Every year a 1000 brilliant people get together in Monterey at TED. It’s hard to explain what TED is about, the website has some details, David Pogue good video coverage, and well you will find many places online that try to explain what it is about. For me, TED as someone said, is a chance for me to take a few days off and go back to college once a year. Not only are the speakers stellar, but all the attendees can all be speakers as well, which makes for an awesome event.
One thing I really enjoy about this event is how there isn’t a single narrow theme. I attend and speak at a many conferences, and most of them tend to be pretty focused (which is the way it usually should be), but with TED the focus isn’t a single technology or theme. It is basically focused on gathering really smart people from any background that can related to Technology, Entertainment, and Design (hence the name TED). All the speakers were great this year. I would say the speaker lineup was even better than last year.
One speaker that I really enjoyed is James Nachtwey. He’s a photojournalist with an amazing history and was truly an inspiration. For those who know me, I have enjoyed photography since being a kid and even considered doing it as a full time career. James is truly an inspiration and it was a great pleasure seeing him speak. You can see his presentation online at the TED blog. Another presenter that I enjoyed was Vilayanur Ramachandran, a neurologist who’s approach to solving syndromes such as phantom limbs are truly ingenious. His research in the field resulted in the mirror box , which not only helps alleviate the pain, but is practical and cheap as well. It truly is great to see that in this day and age, a solution to a problem doesn’t have to be so complicated. I believe in simple solutions to problems and Vilayanur proves that this is possible even today.
On a more related note to user interfaces, this year there was definitely a good presence of that at TED. First Hans Rosling showed his work in visualizing statistical data in a very useful manner. I especially enjoyed meeting Hans and talking to him as a few years ago I met his engineering team at MAX who were migrating from using Director to using Flash for their applications. They also make use of the Flash Charting Components in some of their work that Sam and I worked on a few years ago, truly great to see such great use of Flash. You can find out some more information on their work at the gapminder website.
Keeping with the user interface theme, Jeff Han was there again this year. Jeff is the main innovator these days in the multi-touch interface arena. He showed his latest work this year which included a large multi touch display. I got to play with it, and I think it has come a long way. I also got to hang out with Jeff one night and we talked about interface and industry trends. I think it will be really interesting to see where multi-touch interface will go. In many ways they can be more intuitive for users, and in certain use cases can be a huge productivity boost. I don’t see myself programming my next application though on such a display (and Jeff wouldn’t want me to) ïŠ. Finally Jonathan Harris spoke about his new project universe. It’s hard to explain what it is without experiencing it yourself but it basically is a visualizer of data that is found out there on the net (semi-mashup?). You can enter a keyword for the data, and it will relate things for you automatically. Truly inspirational work (for those who care, it looks like his work is done using processing). Lastly, I missed two sessions that I really wanted to attend because I was sick by John Maeda and Alan Kay, I really hate being sick! I will have to wait till the DVDs arrive in the mail to catch up on their presentations.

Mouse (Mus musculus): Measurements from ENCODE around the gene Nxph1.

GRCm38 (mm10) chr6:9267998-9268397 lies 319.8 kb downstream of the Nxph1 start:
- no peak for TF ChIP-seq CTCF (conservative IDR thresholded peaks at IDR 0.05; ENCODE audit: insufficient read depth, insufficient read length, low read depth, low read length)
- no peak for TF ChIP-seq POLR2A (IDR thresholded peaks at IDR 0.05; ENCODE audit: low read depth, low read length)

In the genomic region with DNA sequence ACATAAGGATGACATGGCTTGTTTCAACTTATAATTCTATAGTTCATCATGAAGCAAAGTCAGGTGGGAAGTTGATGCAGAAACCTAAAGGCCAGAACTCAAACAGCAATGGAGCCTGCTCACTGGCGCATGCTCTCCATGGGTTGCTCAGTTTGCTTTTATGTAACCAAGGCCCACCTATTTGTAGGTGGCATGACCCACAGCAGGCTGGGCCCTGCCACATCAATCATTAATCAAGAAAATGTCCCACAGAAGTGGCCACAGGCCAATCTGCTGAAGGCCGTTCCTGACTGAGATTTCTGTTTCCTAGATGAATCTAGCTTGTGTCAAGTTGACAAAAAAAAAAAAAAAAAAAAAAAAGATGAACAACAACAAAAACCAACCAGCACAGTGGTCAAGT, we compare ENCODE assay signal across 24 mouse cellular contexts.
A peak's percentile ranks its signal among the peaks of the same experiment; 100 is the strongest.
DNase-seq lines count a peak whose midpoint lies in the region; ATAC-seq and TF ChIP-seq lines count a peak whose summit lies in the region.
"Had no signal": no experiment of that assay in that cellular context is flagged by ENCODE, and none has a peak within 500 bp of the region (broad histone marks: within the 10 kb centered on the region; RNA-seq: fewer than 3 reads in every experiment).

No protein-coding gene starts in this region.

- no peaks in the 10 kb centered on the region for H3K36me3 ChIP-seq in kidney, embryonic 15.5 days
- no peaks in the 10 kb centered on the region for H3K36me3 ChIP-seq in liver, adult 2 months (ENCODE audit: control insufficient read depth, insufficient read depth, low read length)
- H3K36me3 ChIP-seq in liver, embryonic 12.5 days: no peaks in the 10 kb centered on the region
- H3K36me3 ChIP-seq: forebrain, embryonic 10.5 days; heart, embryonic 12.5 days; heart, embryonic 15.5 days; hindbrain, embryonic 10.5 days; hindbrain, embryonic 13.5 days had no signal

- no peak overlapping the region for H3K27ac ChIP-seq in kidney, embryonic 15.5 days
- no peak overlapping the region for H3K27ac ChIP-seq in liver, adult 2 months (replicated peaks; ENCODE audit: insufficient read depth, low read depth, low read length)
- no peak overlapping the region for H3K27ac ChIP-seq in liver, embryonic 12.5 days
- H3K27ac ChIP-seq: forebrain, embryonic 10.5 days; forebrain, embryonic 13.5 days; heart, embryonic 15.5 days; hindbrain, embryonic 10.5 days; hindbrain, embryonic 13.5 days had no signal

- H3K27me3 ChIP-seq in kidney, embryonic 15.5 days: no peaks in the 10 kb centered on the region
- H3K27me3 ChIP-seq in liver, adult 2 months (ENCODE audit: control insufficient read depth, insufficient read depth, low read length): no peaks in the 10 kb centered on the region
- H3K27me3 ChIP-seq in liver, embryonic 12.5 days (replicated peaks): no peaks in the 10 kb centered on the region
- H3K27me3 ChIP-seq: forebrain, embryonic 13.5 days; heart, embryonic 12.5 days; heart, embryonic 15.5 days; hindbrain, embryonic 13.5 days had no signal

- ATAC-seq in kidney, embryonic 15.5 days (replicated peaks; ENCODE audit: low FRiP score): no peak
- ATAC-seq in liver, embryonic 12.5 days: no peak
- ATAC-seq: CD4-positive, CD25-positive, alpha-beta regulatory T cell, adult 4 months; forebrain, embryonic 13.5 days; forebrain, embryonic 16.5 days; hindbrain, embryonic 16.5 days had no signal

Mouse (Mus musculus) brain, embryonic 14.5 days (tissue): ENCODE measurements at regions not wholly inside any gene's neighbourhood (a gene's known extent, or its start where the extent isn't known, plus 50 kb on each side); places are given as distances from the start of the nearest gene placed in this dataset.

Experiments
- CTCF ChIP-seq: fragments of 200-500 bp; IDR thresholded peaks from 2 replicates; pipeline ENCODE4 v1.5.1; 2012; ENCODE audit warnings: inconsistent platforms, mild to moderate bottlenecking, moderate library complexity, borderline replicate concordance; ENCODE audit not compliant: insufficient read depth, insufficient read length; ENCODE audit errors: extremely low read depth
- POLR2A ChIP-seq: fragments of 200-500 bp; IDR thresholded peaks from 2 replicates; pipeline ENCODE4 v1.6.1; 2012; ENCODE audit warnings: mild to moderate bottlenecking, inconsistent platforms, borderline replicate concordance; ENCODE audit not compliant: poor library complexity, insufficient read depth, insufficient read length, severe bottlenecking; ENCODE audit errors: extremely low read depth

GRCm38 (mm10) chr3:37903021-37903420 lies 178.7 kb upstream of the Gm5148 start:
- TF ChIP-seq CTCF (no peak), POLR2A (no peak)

Finally, as part of the entertainment theme of the event, Tracy Chapman performed a few songs, including a song she wrote for TED. I have enjoyed her music for years, but this was the first time I have seen her perform live. I have to say her performance was amazing. She is an extremely talanted live performer. Here’s a picture I grabbed with her during a party.
Although the speakers are a great attraction to the conference (and there is no way I can write about how great each one was), talking to attendees is just as inspiring to me. To me it helps me remember that there are a lot of brilliant people out there. It helps me think of what I want to be doing long term and gain a lot of insight into things I wouldn’t otherwise (who has time to learn about the advances in space travel in their free time these days). One final thing is that although this event attracts a lot of high profile people to the event, people realize that everyone at the event is there because they share the same appreciation for things in life. This makes for a great environment where you can exchange ideas with people in an open format. Hopefully one day I will find a way to inspire others, until then TED will continue being an annual ritual for me, a chance to take a break from the day to day and get inspired.
To leave off here is another picture
With James Hong (great guy to hang out with and co-founder of HotOrNot.com), Darryl Hannah (Everyone knows who she is), me, and Max Levchin.
See everyone at TED 2008!
Here are some other write-ups of TED 2007 and links
- James Hong has a nice write-up
- David Pogue has a nice write-up as well, some good reader comments too
- TED Blog, the official TED blog
- TED Talks, online videos of a lot of the talks (mainly past years as of this writing)